Food Plots: Sweeten Your Cereal, Keep Deer Coming

Follow these tips to keep your grain plots producing the green, tender forage that draws shooter bucks through the late season

grain plot

If your plot's grains look like this, they're not drawing deer.

Problem: Wheat, oats, and rye have yellowed or grown tall and tough.

Diagnosis: Cereal grains can make terrific late-fall and winter plots, but deer want young, tender, green shoots. The problem behind yellowed plants is likely in the soil. Unless you previously grew clover in the plot, which provides nitrogen, your ground is probably low in this vital nutrient. If you planted too much cereal grain, or the deer ignored the plot because alfalfa, corn, or soybeans were available, it might also have grown tall—past the prime palatability stage of 2 to 5 inches.

Rx: Both problems are easily solved. Remedy the yellowing with an application of 34-0-0 or a similar pure nitrogen fertilizer. If your grains are tall, and the deer won't keep the crop mowed down and continuously producing fresh young shoots, do it yourself. Mow it back to 2 or 3 inches. Cut in sections or strips five to 10 days apart so there are always fresh wheat, oat, or rye shoots emerging.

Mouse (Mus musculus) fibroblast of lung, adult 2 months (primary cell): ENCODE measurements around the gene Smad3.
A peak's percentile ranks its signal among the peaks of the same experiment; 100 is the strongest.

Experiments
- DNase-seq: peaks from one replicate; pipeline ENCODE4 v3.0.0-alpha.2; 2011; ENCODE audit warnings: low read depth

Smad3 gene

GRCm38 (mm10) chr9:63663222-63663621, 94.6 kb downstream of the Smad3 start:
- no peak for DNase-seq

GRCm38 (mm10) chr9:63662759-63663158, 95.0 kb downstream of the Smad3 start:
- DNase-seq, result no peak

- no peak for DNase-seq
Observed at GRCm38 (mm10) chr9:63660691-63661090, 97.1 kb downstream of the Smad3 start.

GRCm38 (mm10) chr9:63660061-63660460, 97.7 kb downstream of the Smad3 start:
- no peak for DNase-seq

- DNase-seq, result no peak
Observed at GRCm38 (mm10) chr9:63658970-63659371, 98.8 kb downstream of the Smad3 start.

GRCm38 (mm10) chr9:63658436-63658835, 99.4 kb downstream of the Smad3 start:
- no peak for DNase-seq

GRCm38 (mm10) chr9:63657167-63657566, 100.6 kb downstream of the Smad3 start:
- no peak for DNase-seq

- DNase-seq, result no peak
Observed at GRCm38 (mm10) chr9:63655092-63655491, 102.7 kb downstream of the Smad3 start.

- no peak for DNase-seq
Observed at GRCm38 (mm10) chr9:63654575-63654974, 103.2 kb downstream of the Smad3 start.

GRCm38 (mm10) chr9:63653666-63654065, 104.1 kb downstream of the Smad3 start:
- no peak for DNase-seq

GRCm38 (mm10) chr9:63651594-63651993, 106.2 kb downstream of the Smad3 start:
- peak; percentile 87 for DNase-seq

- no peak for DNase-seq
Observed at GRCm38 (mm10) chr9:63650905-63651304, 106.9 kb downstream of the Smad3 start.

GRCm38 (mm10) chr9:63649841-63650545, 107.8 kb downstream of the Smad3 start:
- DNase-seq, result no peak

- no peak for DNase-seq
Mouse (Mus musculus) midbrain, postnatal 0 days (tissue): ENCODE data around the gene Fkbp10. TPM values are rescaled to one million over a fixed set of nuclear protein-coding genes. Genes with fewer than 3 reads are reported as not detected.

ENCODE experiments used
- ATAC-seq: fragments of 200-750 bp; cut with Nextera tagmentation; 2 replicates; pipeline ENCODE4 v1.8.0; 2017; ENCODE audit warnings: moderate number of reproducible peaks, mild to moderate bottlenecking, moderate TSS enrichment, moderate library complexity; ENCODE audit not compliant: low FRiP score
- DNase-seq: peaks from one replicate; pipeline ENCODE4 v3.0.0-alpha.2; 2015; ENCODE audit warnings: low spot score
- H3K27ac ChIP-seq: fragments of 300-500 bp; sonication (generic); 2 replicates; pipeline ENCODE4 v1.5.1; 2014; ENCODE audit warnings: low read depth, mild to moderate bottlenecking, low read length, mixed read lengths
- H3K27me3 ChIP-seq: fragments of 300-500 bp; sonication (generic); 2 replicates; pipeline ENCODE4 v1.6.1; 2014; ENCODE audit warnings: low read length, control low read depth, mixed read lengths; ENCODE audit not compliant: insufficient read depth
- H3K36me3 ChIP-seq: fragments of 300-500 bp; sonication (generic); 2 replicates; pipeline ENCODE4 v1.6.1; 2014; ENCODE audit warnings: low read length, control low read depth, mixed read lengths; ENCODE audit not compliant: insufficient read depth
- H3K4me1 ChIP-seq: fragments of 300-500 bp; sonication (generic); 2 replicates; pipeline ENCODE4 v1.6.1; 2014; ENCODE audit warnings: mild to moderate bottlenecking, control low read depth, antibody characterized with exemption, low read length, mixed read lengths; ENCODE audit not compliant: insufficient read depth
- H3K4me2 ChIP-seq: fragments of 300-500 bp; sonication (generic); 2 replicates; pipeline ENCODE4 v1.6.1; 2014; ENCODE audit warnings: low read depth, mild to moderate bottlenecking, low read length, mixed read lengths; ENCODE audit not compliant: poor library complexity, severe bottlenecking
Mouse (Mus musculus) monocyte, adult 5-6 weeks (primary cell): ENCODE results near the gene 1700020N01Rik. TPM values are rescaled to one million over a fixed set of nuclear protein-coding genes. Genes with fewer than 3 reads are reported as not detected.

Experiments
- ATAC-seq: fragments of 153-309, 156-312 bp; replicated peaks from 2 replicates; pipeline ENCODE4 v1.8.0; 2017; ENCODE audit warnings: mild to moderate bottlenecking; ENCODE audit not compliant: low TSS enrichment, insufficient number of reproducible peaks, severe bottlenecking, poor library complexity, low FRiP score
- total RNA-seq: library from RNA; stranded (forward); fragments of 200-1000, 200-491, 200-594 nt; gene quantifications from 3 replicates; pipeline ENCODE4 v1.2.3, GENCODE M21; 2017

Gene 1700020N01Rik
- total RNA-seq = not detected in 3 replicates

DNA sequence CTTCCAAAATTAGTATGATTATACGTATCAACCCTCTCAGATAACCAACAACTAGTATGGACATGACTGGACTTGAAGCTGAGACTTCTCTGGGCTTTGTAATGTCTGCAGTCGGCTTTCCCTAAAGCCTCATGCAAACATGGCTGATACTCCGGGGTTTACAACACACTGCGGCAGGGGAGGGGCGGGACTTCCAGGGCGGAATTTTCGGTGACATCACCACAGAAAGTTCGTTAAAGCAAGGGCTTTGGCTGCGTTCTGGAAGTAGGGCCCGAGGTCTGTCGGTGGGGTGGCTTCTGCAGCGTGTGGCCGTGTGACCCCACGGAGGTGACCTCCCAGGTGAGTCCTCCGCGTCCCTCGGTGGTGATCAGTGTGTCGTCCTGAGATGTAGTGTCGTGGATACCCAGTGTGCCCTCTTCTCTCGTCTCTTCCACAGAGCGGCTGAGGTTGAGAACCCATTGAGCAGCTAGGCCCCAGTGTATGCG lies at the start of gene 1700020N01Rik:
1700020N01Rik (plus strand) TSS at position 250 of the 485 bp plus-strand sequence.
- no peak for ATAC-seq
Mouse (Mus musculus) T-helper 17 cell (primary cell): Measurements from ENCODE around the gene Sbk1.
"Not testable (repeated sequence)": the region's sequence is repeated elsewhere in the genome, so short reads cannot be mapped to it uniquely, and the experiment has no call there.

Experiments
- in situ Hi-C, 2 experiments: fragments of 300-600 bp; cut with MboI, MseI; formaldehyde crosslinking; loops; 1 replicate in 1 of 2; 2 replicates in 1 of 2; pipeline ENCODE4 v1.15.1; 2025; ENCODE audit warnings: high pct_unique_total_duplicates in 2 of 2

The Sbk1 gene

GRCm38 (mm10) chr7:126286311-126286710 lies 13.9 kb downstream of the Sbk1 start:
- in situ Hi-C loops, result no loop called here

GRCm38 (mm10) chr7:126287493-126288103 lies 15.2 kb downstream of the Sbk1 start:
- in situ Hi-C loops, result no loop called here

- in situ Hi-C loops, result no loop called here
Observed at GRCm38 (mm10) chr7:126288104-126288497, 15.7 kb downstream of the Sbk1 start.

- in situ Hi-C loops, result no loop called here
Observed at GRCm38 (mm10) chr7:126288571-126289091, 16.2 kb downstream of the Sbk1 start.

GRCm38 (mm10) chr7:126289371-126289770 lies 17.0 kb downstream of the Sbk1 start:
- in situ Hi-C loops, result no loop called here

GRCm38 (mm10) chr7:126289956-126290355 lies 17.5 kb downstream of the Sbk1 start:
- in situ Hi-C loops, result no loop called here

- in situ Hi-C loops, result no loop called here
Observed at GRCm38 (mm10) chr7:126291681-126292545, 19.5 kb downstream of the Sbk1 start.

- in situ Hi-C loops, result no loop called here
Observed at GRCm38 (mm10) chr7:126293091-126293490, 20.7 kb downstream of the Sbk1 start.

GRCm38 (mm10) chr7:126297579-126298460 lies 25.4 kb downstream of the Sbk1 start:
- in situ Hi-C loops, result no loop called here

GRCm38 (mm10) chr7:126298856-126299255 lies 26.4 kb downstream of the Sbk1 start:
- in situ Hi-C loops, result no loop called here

Preventative M****edicine: Grow clover in the plot before planting cereal grains to boost the nitrogen content. Then add 19-19-19 or a similar fertilizer when planting grains to keep the soil balance right. Monitor and apply extra nitrogen at the first sign of yellowing—generally once or twice each winter. Optionally, mix in annual clovers such as arrowleaf, crimson, or berseem with the cereal grains to boost nitrogen content and enhance the taste appeal. The more animals you have foraging in your plots, the less likely your crops are to grow tall and tough—and get skipped over by shooter bucks.